Cancel OK

Use analytics to make better decisions in 2021

Many produce companies have embraced—or at least acknowledged the importance of—using analytics and data to make business decisions.

In 2021, the industry is no longer a handshake and gut feeling business anymore, although we’re hopeful handshakes and face-to-face meetings return this year.

What does it look like when a produce company invests in predictive analytics, and how do they provide the return on investment?

I talked with Garland Perkins, senior manager of insights and innovation for Oppy, before the end of 2020 about how her job has changed as the industry has realized the importance of harnessing big data.

“The industry has been hearing about how valuable ‘big data’ is for a while,” she says.

“However, the difficulty often lies in understanding the data resources available, the types of information they include, and most importantly, how to analyze this information in a way that enables fact-based decision making.”

Perkins says a good example for Oppy was a few years ago when the company started to notice Brussels sprouts were emerging to a year-round dish, not just a holiday dish.

“We used data to understand the typical import and export trends at that time of the year, in addition to where the majority of production takes place and how much volume is typically in the market,” she says.

“As with any new crop, it’s had its share of challenges and benefits, but overall, it’s been very positive for us. And the data was key in making that initial decision for the new venture.”

Something big has changed since that example though, Perkins says. Before, Oppy would bring an idea backed by data analysis to retail partners, but increasingly, retailers have their own data departments.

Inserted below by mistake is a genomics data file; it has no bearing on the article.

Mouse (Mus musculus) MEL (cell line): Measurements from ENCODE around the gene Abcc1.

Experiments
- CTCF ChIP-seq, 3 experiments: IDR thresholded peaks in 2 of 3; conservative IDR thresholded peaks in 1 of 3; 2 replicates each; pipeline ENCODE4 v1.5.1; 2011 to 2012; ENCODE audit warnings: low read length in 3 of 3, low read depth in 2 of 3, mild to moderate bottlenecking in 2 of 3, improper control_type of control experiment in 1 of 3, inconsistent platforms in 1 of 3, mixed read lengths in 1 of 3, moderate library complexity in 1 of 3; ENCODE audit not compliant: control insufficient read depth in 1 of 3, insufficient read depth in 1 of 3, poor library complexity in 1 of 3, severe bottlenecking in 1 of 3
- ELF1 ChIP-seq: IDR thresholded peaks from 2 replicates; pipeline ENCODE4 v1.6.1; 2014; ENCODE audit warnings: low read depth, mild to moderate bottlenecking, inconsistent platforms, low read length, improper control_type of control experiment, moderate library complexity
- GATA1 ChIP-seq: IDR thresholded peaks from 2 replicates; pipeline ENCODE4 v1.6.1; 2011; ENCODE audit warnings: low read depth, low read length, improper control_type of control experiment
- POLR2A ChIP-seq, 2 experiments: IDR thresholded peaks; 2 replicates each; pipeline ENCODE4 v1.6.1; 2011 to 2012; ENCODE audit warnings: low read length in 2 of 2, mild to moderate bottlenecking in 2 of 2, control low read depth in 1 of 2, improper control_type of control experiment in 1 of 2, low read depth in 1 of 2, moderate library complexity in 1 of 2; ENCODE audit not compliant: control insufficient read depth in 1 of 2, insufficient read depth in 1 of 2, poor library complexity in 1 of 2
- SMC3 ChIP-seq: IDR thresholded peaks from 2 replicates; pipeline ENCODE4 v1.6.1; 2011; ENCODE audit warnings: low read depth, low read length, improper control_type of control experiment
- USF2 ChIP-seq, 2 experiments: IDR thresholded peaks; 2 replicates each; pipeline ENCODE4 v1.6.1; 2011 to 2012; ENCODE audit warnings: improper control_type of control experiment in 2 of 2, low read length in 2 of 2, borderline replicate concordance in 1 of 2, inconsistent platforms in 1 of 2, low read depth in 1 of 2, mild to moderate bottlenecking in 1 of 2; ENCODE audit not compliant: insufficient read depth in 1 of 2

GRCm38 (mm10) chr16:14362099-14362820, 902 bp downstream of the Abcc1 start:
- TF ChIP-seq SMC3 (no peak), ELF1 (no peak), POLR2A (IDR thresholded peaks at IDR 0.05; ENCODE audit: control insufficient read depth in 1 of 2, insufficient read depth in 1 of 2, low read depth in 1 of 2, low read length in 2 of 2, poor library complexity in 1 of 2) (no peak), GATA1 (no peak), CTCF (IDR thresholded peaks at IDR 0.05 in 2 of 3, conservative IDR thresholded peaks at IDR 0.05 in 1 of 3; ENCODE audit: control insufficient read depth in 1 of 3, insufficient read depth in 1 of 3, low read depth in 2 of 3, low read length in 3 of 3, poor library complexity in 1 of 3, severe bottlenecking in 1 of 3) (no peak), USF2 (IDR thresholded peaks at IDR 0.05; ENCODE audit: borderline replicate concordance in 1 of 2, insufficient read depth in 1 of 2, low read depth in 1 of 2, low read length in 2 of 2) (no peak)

“With many retailers now having their own analytical teams in-house, Oppy strives to provide category management solutions and ideas to our customers instead of simply informing them how a specific category is performing,” she says.

While her job used to be more centered on discovering the “why,” she says it’s now about providing the “so what?”

We’ll look back on 2020 as a once-in-a-lifetime kind of year, so it will be difficult to use gathered data and apply it to current and future years.

How do we know what’s normal anymore?

During the pandemic, Perkins says many produce items have seen higher markets that aren’t always influenced by typical supply and demand curves, with much of it having to do with consumers eating at home more.

“Oppy has worked to understand what market functions or consumer demand might be able to explain the trends for the outliers,” she says.

“When planning for 2021 and beyond, we’re taking the ‘Covid effect’ into major consideration. For instance, if consumers begin to feel safe seeing friends and family, getting together in large groups, and traveling by mid-2021, that would most likely dramatically change the retail demand for fresh produce for the latter half of the year.

“As planting decisions are usually made well in advance, we dance a fine line between taking advantage of the demand Covid has generated while also knowing it could change in an instant with a readily available vaccine or rapid testing.”

No one can predict the future, but with a better understanding of how data and analytics can help with decisions, we can take smarter and more informed risks.